A top Iranian general from the country’s hard-line Revolutionary Guards rejected Monday the nuclear deal reached between Tehran and six world powers, saying the pact was unacceptable and “clearly in contradiction” of the Islamic Republic’s red lines.
The statement by Major General Mohammad Ali Jafari, head of the powerful Islamic Revolutionary Guards Corps, came hours before the UN unanimously voted to endorse the deal paving the way to lift crippling international sanctions in exchange for curbs on nuclear enrichment.
“Some parts of the draft have clearly crossed the Islamic republic’s red lines, especially in Iran’s military capabilities. We will never accept it,” Jafari told Iranian news agency Tasnim.
While the general insisted that he, like all Iranian officials, views negotiations with Western powers positively, he recommended the UN not “waste its time” passing a resolution that would violates Iran’s red lines.
The agreement calls on Iran to slash its enrichment activity by two-thirds and open up its nuclear facilities to inspections, including military sites.
The elite IRGC force is considered to be closely allied to the hard-line flank of Iran’s ruling regime. Iranian political leaders, including Supreme Leader Ayatollah Ali Khamenei have endorsed the deal, but also continued to issue fiery diatribes against the US and Israel, in what some see as a bid to soothe fears by hard-liners that the deal will show Tehran softening.
Jafari earlier said he had “concerns” about the UN resolution endorsing the deal.
The passing of the resolution marks formal UN endorsement for the hard-won, groundbreaking agreement reached between Iran and the so-called P5+1 group after 18 straight days of talks that capped almost two years of momentous negotiations.
Jafari also rebuked what he described as a propaganda campaign “the enemies” launched in an attempt to create “fake polarities” within Iranian society over the nuclear issue.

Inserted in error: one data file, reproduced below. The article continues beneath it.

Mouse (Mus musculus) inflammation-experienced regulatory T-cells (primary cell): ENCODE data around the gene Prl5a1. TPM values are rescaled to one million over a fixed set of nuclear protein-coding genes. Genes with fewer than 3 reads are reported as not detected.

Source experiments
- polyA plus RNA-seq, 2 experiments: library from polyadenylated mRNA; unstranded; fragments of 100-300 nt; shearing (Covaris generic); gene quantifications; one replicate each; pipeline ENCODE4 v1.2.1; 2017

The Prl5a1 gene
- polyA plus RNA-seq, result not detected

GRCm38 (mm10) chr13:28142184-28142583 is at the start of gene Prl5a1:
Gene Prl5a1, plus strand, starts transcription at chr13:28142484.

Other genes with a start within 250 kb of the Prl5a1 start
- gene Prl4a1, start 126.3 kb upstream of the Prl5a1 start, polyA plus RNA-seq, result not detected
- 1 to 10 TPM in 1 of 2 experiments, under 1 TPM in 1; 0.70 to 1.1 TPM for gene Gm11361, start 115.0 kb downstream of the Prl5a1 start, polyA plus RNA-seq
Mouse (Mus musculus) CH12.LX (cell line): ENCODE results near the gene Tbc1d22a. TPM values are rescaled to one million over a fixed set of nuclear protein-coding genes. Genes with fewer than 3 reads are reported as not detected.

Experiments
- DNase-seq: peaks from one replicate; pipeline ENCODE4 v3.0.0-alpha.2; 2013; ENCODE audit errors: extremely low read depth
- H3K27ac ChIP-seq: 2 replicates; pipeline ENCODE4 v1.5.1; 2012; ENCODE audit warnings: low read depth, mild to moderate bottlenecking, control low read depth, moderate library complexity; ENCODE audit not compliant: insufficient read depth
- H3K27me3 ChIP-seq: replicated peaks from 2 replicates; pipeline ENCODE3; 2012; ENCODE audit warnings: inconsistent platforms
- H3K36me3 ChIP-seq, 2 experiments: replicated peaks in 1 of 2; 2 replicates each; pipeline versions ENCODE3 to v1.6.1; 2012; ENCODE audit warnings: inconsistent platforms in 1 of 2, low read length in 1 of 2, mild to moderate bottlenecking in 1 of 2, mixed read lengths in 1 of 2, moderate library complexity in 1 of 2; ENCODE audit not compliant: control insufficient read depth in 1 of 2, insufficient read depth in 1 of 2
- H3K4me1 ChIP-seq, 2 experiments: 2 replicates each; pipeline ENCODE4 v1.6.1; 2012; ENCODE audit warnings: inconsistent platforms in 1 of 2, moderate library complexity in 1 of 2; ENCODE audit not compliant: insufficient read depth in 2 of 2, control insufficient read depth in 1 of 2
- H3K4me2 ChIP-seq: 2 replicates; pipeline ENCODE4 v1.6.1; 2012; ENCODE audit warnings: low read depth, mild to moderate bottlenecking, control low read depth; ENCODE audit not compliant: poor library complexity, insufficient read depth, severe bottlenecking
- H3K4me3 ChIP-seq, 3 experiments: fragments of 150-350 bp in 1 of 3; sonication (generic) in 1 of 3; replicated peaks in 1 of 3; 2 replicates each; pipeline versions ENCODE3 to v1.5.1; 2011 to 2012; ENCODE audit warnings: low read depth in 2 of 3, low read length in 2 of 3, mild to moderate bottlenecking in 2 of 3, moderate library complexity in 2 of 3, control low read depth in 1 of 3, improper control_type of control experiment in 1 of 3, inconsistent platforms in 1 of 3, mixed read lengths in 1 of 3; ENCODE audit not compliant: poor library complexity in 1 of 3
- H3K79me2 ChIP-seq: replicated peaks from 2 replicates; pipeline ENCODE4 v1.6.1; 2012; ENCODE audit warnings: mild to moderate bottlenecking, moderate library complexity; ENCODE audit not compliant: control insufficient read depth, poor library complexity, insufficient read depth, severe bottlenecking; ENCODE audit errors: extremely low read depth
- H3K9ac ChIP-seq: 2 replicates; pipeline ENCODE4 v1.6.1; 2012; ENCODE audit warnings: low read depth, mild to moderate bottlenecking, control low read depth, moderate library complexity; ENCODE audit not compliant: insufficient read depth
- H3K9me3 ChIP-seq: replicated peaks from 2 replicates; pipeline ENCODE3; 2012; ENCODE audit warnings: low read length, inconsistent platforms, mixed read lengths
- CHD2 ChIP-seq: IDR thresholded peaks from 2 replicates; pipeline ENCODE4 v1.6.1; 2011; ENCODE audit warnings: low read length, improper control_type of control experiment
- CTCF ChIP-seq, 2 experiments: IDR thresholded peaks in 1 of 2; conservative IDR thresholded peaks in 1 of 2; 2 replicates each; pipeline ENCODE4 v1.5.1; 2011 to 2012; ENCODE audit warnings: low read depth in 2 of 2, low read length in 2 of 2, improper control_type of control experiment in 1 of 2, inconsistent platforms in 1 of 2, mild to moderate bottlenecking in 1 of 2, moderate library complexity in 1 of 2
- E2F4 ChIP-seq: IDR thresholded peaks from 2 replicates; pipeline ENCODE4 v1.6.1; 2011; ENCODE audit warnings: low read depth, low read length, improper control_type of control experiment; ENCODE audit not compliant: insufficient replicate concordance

“It seems that some have deliberately created a fake atmosphere in order to ignore such a legal process and block the path to assessing the (nuclear) conclusion in a timely and detailed manner and placing it in a legal path in compliance with the Iranian nation’s interests,” he said.
The historic agreement with Tehran was reached last Tuesday in Vienna by the UN council’s five permanent members Britain, China, France, Russia and the United States plus Germany.
Meanwhile, Iran’s foreign ministry spokeswoman Marzieh Afkham on Monday rejected Germany’s calls to “rethink” the Islamic Republic’s stance regarding Israel, saying such differences were not new and had not affected other “constructive contacts” between the nations.
Afkham said Iran has “completely different positions on regional issues with Germany, and over the last 35 years we have expressed on many occasions, in negotiations, our positions very clearly,” according to the ISNA news agency.
“The main part of the dialogue is about the prospect of bilateral cooperation and naturally we will express our concerns about the region, including existing threats, including threats of the Zionist regime and the roots of the crises in the region,” she added.
Sigmar Gabriel, Germany’s economy minister and Chancellor Angela Merkel’s deputy, had said last week’s nuclear deal means Iran must “bear new responsibilities, at home and abroad.” His comments came during a trip to Tehran aimed at rebuilding badly affected trade ties.